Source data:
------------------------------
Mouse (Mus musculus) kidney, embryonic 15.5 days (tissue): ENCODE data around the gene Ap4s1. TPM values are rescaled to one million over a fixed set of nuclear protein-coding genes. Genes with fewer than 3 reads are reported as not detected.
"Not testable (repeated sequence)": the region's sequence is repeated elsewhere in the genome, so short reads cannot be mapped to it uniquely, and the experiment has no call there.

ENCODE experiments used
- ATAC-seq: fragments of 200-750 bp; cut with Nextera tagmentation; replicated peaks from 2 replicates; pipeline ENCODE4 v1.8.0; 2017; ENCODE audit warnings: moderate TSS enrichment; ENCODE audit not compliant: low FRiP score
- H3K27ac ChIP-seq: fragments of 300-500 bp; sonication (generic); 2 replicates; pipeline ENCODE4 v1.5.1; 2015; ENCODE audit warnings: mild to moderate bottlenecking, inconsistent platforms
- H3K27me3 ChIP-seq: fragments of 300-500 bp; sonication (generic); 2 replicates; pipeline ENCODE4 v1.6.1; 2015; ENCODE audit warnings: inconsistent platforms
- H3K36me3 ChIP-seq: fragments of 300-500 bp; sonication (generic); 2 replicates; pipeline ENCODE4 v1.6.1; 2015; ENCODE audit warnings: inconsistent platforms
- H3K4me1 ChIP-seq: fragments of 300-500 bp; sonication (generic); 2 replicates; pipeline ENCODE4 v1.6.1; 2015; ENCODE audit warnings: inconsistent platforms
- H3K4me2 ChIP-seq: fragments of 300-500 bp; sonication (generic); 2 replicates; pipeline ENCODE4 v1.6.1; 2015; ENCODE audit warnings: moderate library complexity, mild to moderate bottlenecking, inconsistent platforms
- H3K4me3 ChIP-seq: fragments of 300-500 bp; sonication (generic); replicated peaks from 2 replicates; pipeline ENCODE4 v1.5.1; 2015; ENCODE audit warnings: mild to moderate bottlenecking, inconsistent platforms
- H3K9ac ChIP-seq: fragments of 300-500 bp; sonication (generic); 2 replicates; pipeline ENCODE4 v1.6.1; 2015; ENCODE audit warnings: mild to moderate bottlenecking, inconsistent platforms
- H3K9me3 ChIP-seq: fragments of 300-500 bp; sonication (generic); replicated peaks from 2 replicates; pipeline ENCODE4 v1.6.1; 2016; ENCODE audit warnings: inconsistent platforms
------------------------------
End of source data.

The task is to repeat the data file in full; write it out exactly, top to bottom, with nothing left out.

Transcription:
Mouse (Mus musculus) kidney, embryonic 15.5 days (tissue): ENCODE data around the gene Ap4s1. TPM values are rescaled to one million over a fixed set of nuclear protein-coding genes. Genes with fewer than 3 reads are reported as not detected.
"Not testable (repeated sequence)": the region's sequence is repeated elsewhere in the genome, so short reads cannot be mapped to it uniquely, and the experiment has no call there.

ENCODE experiments used
- ATAC-seq: fragments of 200-750 bp; cut with Nextera tagmentation; replicated peaks from 2 replicates; pipeline ENCODE4 v1.8.0; 2017; ENCODE audit warnings: moderate TSS enrichment; ENCODE audit not compliant: low FRiP score
- H3K27ac ChIP-seq: fragments of 300-500 bp; sonication (generic); 2 replicates; pipeline ENCODE4 v1.5.1; 2015; ENCODE audit warnings: mild to moderate bottlenecking, inconsistent platforms
- H3K27me3 ChIP-seq: fragments of 300-500 bp; sonication (generic); 2 replicates; pipeline ENCODE4 v1.6.1; 2015; ENCODE audit warnings: inconsistent platforms
- H3K36me3 ChIP-seq: fragments of 300-500 bp; sonication (generic); 2 replicates; pipeline ENCODE4 v1.6.1; 2015; ENCODE audit warnings: inconsistent platforms
- H3K4me1 ChIP-seq: fragments of 300-500 bp; sonication (generic); 2 replicates; pipeline ENCODE4 v1.6.1; 2015; ENCODE audit warnings: inconsistent platforms
- H3K4me2 ChIP-seq: fragments of 300-500 bp; sonication (generic); 2 replicates; pipeline ENCODE4 v1.6.1; 2015; ENCODE audit warnings: moderate library complexity, mild to moderate bottlenecking, inconsistent platforms
- H3K4me3 ChIP-seq: fragments of 300-500 bp; sonication (generic); replicated peaks from 2 replicates; pipeline ENCODE4 v1.5.1; 2015; ENCODE audit warnings: mild to moderate bottlenecking, inconsistent platforms
- H3K9ac ChIP-seq: fragments of 300-500 bp; sonication (generic); 2 replicates; pipeline ENCODE4 v1.6.1; 2015; ENCODE audit warnings: mild to moderate bottlenecking, inconsistent platforms
- H3K9me3 ChIP-seq: fragments of 300-500 bp; sonication (generic); replicated peaks from 2 replicates; pipeline ENCODE4 v1.6.1; 2016; ENCODE audit warnings: inconsistent platforms